From one of the bona-fide legends of Châteauneuf, and one of the regions absolute most exciting producers, comes this top-tier bottling. Built to last, this line is always nothing short of heirloom-worthy. Vines planted in 1902 give absurd levels of concentration: raucous dark berries, tart licorice, earthy undertones, meaty bite, pipe tobacco aromatics. It’ll keep getting better and better with time, but this isn’t young Bordeaux – an hour or so in the decanter is all it needs to open up into a seriously, seriously impressive wine.
This THREE LITRE (DOUBLE MAGNUM) bottling is ideal for when the ENTIRE extended family come round for an important dinner.
“The 2017 Chateauneuf du Pape Cuvee Imperiale (from vines planted in 1902) is firm and structured to age magnificently. Roses, black tea and red raspberries all appear on the nose and palate, framed by fine-grained tannins. I suspect it will close down shortly, but there is terrific material here, and the wine will drink well for two decades.”
Full price $1,000.00 from the producer on 17 December 2019.
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It’s cool, we get it, you want to know absolutely everything about this wine. Well here you go, go nuts.
- Alcohol by Vol.
- Bottle Vol
- Blend Info
- Grenache, Mourvedre
- Serving Temp.
My sister Nicci calls these "puddingstone wines", because the vines are literally grown on soils lightly covering giant boulders roughly translated as "pudding stones". Châteauneuf-du-Pape has a rich history, and the reds (usually grenache-predominant) can be a blend of up to 13 grape varieties, including some cheeky whites to round out the mix. The resultant wines are complex, brooding but usually not giant, and delicious. Especially if you call them puddingstone wines.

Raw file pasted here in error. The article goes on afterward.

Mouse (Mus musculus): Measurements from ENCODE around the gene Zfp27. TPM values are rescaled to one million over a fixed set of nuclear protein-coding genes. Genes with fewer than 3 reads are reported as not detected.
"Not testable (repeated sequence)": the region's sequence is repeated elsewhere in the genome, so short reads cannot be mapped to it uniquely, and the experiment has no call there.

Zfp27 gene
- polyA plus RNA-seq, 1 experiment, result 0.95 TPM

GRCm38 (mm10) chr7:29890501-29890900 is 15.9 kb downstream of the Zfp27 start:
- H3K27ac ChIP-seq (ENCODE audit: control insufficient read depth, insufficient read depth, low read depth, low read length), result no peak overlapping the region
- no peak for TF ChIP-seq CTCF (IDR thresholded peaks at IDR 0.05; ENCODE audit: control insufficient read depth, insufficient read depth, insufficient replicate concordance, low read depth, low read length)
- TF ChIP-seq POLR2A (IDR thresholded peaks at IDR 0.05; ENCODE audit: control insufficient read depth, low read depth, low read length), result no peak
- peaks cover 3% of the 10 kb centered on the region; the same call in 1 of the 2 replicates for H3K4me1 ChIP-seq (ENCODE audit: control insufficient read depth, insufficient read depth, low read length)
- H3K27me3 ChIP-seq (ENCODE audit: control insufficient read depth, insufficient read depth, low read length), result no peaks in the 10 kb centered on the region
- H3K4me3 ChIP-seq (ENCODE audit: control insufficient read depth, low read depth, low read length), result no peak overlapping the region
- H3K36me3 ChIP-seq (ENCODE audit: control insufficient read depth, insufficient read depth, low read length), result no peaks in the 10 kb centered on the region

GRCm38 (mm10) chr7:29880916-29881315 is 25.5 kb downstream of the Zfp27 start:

The rules are there ain’t no rules, but here are some foods we think will work pretty well with this wine...
Traditional roast lamb
- 2kg leg of lamb, fat trimmed
- 1/4 cup olive oil
- 1 tablespoon chopped fresh rosemary leaves
- 2 garlic cloves, crushed
- 1.5kg chat potatoes
- Basic gravy (makes 2 to 2 1/2 cups):
- 2 cups beef stock
- 3/4 cup red wine
- 2 1/2 tablespoons plain flour
- Preheat oven to 200°C/180°C fan-forced. Lightly grease roasting pan. Place lamb in pan. Combine oil, rosemary and garlic in a bowl. Rub half the oil mixture over lamb. Season with salt and pepper. Roast for 15 minutes.
- Reduce oven temperature to 180°C/160°C fan-forced. Roast lamb, basting with remaining oil mixture every 20 minutes, for 1 hour 15 minutes for medium or until cooked to your liking. Add potatoes to pan for last 40 minutes, turning halfway through cooking.
- Remove lamb from oven. Cover loosely with foil. Stand for 10 minutes. Carve. Serve with potatoes.
- Basic Gravy: Transfer meat (and any vegetables) to a plate to rest. Combine stock and wine in a jug. Skim fat from roasting pan, leaving 1 1/2 tablespoons pan juices and fat in pan. Place pan over high heat. Add flour. Cook, stirring with a wooden spoon, for 1 to 2 minutes or until mixture bubbles and becomes golden. Add juices from resting meat. Slowly add stock mixture to pan, stirring constantly. Cook, scraping pan, for 8 to 10 minutes or until thickened.
The wines we remember are about the moments. The people, the places. That’s life. Here are some ideas...